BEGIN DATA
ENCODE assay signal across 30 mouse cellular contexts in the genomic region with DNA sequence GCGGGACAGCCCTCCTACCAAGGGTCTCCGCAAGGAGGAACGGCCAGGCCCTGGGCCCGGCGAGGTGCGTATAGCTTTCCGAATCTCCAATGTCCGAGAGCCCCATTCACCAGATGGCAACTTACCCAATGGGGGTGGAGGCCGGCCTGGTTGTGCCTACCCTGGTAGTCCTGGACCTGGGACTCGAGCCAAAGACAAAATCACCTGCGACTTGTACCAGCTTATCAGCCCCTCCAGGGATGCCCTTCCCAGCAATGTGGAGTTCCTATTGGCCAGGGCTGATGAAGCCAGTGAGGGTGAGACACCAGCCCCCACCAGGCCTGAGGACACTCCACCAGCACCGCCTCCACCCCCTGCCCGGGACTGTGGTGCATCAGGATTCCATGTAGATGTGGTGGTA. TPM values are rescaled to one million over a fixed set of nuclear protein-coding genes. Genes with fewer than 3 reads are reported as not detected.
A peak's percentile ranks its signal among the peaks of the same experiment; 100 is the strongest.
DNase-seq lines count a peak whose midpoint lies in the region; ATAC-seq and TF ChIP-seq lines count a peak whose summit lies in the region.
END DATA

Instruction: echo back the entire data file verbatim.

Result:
ENCODE assay signal across 30 mouse cellular contexts in the genomic region with DNA sequence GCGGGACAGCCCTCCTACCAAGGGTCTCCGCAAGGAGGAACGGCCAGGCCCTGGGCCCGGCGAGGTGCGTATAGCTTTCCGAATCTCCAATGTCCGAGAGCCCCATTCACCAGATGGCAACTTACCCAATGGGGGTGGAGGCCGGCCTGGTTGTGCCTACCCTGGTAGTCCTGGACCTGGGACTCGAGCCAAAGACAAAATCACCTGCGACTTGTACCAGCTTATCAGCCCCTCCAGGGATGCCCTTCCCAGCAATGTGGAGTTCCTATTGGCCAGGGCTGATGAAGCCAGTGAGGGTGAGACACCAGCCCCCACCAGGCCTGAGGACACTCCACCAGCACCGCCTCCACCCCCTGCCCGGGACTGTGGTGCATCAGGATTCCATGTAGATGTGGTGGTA. TPM values are rescaled to one million over a fixed set of nuclear protein-coding genes. Genes with fewer than 3 reads are reported as not detected.
A peak's percentile ranks its signal among the peaks of the same experiment; 100 is the strongest.
DNase-seq lines count a peak whose midpoint lies in the region; ATAC-seq and TF ChIP-seq lines count a peak whose summit lies in the region.